29th June 2016
On 28th June 2016, a 10 metre by 10 metre sinkhole consumed gardens just metres behind homes on Towy View Park, Carmarthen, Wales. The sinkhole appeared early in the morning and almost destroyed a storage shed that was left precariously close to the edge.
Sinkholes develop when voids in the subsurface become large enough for the overlying ground to collapse. The Ordovician bedrock, named the ‘Tetragraptus Beds’, is a sandstone formation, a rock type known to allow the migration of voids through internal water erosion washing away material. Towy View Park is also the location of a former lead mine (Glan Towy Mine) where recorded underground extraction has occurred. Over time, roof material collapsed into the subterranean mine and allowed the migration of voids to the near surface. Eventually the voids lost structural integrity through further growth and erosion by water resulting in the collapse and formation of a large sinkhole.
Many sources can be used to supply data for this site: The British Geological Survey (BGS) hold the most relevant data which include Britpits, linear features, borehole records and bedrock geology. Historical mapping and land use data can also be used in conjunction to build upon and support the BGS data. With these data sources and interpretation by a qualified geologist, evidence can be constructed on the cause of this sinkhole as well as other potential geological hazards in the area.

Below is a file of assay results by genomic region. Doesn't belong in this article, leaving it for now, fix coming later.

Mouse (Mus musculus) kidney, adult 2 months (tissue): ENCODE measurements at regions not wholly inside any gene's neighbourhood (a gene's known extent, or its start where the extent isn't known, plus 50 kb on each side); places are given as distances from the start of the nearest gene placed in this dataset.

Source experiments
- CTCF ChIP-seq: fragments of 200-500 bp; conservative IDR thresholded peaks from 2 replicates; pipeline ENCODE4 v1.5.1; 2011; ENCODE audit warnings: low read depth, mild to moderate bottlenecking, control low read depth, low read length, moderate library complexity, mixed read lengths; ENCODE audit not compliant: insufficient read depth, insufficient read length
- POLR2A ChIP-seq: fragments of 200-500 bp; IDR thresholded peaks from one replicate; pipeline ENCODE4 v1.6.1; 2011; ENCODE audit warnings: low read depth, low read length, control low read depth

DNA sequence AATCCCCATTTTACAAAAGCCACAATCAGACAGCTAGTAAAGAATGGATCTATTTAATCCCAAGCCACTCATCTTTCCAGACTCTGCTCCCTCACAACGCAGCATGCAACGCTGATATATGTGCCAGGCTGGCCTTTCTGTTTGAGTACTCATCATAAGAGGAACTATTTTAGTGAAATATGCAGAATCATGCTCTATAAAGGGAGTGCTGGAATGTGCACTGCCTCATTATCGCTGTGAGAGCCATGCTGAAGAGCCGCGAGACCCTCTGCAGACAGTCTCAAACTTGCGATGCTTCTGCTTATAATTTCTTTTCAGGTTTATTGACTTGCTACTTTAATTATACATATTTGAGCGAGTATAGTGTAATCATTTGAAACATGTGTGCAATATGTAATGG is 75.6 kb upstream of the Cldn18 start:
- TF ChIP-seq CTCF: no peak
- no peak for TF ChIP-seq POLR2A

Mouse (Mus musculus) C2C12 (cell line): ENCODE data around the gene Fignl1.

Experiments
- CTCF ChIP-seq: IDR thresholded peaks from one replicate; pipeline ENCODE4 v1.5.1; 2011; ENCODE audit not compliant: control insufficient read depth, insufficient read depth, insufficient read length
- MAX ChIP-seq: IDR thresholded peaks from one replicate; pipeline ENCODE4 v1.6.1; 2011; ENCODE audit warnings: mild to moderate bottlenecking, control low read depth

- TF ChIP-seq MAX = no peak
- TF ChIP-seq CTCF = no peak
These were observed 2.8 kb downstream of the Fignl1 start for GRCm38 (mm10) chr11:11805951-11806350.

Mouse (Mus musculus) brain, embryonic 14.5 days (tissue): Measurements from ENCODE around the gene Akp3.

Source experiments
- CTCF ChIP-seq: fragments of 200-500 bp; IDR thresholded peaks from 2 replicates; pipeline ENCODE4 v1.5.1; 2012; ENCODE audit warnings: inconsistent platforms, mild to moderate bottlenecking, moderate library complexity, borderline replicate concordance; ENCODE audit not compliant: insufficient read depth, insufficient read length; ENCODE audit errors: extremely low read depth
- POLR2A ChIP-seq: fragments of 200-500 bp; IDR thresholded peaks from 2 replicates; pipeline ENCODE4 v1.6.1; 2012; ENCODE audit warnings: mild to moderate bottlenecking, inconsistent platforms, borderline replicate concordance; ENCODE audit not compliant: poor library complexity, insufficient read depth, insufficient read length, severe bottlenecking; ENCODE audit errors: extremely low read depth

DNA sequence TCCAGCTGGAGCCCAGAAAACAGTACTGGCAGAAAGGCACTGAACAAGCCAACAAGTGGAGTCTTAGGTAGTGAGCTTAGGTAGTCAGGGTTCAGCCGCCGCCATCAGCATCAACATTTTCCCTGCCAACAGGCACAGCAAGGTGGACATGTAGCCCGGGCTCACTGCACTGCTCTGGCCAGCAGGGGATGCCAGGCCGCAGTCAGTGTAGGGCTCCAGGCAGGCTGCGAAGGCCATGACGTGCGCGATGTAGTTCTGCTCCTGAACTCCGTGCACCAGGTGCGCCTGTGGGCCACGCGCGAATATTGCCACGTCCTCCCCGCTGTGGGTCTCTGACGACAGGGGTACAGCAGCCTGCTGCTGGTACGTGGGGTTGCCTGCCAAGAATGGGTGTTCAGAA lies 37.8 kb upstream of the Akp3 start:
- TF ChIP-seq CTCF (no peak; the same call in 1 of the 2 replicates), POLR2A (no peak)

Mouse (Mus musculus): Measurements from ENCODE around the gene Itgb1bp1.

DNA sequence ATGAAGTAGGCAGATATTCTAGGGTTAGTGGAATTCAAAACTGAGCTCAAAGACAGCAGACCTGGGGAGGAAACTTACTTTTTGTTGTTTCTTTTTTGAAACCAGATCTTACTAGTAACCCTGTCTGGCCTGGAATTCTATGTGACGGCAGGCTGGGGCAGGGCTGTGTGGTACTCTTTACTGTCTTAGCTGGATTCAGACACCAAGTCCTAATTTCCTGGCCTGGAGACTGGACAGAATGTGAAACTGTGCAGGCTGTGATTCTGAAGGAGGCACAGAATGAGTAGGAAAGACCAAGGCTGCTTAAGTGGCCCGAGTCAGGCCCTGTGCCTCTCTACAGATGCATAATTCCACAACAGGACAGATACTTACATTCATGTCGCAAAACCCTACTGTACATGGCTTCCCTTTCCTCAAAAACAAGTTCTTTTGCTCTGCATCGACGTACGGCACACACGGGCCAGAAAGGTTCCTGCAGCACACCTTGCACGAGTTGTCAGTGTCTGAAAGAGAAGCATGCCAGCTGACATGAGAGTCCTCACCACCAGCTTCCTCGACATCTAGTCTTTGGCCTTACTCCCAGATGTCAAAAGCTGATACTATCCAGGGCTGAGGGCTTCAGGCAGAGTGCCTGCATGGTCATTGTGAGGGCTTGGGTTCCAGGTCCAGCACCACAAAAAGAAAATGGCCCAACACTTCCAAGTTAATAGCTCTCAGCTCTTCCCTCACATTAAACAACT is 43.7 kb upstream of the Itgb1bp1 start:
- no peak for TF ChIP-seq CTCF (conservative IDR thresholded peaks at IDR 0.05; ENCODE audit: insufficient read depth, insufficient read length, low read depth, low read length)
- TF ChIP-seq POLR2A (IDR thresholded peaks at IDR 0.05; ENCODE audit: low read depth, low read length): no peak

All compiled relevant data sources lead to the conclusion with a high level of confidence that this sinkhole was resultant of historical mining activities. There are 3 recorded lead mine features within 150m of the sinkhole as well as historic sandstone quarries directly on the site. It is likely these quarries acted as access points to the mineral vein that trends SSE-NNW through the housing estate of Towy View Park. The presence of several lead mine shafts to the North of the site imply that subterranean working of the mineral vein has occurred and likely extends beneath the residential site.
The quarries will have been infilled, possibly with waste from the lead mine, covering the clear evidence of mineral extraction in this area and acting as loose, highly erodible material that can compress and allow the rapid migration of voids.
It seems in this case that the developers did not conduct an appropriate site survey or mine search prior to construction and so the underlying lead mines went undetected. Over time the permeable and erodible sandstone and/or quarry infill has allowed the migration of the man-made voids to the near surface where they collapsed (facilitated by rainfall), forming the sinkhole. Had the developers commissioned the appropriate site survey and discovered the recorded mines then remediation of the workings or alterations to the foundations would accommodate the historic mining and restore site stability.